U.S. Election Breakdown: Trump's China advisers can't even score a 'C'
William C. Kirby

Editor's note: The 2020 U.S. presidential election is a once-in-a-lifetime event to watch. The American public and politicians are drowning in international conflicts, domestic crises, political divide and civil unrest. The U.S. and its relationship with other countries and the international system today stand at a crossroads. What's in store for us from now until November 3? What will the future look like after this crucible? CGTN is inviting scholars from U.S. think tanks and universities to break down the election and share their views on its various aspects. This is part five of the series, with William C. Kirby shares his view on the Trump administration's China strategy, the anti-China sentiment in Washington, and the idea of China-U.S. "decoupling." He is Spangler Family Professor of Business Administration at Harvard Business School and T. M. Chang Professor of China Studies at Harvard University. Professor Kirby serves as Chairman of the Harvard China Fund, the university's academic venture fund for China, and Faculty Chair of the Harvard Center Shanghai, Harvard's first university-wide center located outside the United States. The opinions expressed here are his own, and not necessarily the views of CGTN.

Adriel Kasonta: What do you think of Trump administration's China strategy?

William C. Kirby: Well, I think the vice presidential candidate on the Democratic side Kamala Harris said it very clearly that Mr. Trump fought a trade war with China and lost. Actually, nobody won that war and it cost both countries several hundred billion dollars.

The greatest weakness of the Trump administration, in my view, is a lack of coherence in its policy. And I think what has to be one of the greatest challenges for China, but also for an American allies - Japan, Britain, France, Germany – is the unpredictability of American foreign policy. This is something that is sadly new in the post-war world, the kind of areas of variants in American foreign policy that matters to principles heretofore relatively small. But it has been without precedent a very unpredictable regime. That's number one.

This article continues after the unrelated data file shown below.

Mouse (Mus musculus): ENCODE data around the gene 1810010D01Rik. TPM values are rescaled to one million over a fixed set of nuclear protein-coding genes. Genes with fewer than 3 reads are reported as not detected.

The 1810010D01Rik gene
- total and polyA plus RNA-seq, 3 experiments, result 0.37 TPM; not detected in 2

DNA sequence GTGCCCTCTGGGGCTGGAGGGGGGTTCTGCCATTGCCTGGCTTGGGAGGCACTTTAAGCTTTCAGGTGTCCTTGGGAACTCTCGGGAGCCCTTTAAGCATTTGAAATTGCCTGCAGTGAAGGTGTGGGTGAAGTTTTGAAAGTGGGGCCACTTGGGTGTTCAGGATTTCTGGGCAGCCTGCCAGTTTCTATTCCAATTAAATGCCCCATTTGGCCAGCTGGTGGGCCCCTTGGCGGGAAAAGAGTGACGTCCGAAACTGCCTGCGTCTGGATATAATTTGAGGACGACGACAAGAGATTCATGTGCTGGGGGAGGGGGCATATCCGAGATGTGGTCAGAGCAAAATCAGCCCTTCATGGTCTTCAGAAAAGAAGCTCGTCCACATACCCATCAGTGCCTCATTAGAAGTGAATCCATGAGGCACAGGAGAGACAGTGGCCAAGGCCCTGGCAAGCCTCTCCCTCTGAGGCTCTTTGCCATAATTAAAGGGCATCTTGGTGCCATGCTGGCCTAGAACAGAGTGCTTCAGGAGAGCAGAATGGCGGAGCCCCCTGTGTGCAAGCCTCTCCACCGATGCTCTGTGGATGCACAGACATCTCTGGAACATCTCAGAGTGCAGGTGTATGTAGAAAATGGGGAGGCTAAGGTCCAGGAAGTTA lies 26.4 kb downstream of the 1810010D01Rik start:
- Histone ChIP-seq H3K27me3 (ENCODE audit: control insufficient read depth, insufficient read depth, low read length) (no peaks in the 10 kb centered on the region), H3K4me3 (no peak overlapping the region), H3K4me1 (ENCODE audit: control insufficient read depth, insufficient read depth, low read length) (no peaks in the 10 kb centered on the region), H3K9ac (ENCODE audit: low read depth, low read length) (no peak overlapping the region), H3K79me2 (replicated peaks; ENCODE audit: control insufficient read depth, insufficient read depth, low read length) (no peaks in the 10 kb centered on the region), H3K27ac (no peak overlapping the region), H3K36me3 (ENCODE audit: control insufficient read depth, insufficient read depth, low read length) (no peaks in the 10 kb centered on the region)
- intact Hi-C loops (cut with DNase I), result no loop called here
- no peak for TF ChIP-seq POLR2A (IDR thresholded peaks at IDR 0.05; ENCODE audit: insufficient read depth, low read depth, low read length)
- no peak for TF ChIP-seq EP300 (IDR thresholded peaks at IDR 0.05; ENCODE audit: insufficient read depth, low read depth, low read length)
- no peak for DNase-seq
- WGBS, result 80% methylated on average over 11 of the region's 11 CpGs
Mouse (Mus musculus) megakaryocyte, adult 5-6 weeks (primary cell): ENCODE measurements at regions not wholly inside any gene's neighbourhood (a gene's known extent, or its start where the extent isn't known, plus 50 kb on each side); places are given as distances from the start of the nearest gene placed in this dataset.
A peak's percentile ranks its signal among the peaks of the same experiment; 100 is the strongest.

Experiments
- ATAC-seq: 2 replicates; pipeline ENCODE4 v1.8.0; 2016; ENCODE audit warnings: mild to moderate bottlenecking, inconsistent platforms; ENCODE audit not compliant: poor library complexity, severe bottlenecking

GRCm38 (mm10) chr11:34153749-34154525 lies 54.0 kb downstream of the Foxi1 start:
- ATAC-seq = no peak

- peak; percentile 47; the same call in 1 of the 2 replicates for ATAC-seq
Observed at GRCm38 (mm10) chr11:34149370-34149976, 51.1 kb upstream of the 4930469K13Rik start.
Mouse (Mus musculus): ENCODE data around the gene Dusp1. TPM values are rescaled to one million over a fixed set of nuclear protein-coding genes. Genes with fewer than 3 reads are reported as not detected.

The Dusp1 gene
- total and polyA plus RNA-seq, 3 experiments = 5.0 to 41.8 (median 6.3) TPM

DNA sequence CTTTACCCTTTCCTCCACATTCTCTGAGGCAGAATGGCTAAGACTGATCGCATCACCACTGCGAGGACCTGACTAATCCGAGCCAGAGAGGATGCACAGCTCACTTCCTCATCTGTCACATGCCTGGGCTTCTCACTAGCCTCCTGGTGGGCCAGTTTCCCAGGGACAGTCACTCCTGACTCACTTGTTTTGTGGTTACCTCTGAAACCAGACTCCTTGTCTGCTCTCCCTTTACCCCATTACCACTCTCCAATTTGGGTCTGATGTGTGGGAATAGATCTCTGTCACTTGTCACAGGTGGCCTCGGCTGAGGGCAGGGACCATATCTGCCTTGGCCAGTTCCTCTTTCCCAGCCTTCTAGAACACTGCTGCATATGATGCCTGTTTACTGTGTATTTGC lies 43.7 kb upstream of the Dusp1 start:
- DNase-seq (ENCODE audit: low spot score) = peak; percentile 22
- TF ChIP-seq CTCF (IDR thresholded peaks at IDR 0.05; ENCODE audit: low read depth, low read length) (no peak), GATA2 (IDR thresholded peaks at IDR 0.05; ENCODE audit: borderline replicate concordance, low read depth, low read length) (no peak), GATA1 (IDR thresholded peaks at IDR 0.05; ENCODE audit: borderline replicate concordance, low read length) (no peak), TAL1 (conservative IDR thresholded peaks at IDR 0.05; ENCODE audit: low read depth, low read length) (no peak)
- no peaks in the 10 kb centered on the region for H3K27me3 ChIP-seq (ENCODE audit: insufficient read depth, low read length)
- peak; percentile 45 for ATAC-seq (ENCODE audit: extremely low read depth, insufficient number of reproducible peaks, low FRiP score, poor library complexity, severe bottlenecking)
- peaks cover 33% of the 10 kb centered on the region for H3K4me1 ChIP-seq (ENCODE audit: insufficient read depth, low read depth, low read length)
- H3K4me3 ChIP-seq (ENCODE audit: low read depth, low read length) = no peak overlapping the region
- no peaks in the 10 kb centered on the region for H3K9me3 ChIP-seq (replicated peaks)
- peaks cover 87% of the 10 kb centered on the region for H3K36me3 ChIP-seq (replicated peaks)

And number two is, there are so many people - Republicans and Democrats - in the American government who are deeply, deeply knowledgeable about China, some of them quite critical about China, who can assist the making of policy. The Trump administration in its China policy, with one or two exceptions who are well knowledgeable, this is not the A Team of Americans who could advise the government on China. It’s not the B Team, it's, in academic terms, not even the C Team. And this is an age of great inflation, And they get a very much lower grade than that.

I do hope that a new American administration will bring a greater level of expertise and sobriety to the Chinese-American relations, and I hope that those who are best equipped in China and most intelligent about the America's system to advise the Chinese government are also given the greatest voice in helping China determine its policies.


Kasonta: Some say there's a revival of McCarthyism in Washington. Do you think the anti-China sentiment will end as nationalism winds down in the West? Or would it change with a particular change in national leadership?

Kirby: In the United States you do have, sadly, and coronavirus situation has exacerbated this, some who seek to paint all China with one brush and to blame China and Chinese for all sorts of problems. And for some, I don't think there is any doubt that there is, but it's a very small number, a racialist aspect of this.

We at universities, leaders of great American companies and so on, have fought back vigorously against this. We at Harvard sued the American government when it sought to keep international students from returning to our campus – the largest number of whom from any single country come to Harvard is from China – and we prevailed in that regard.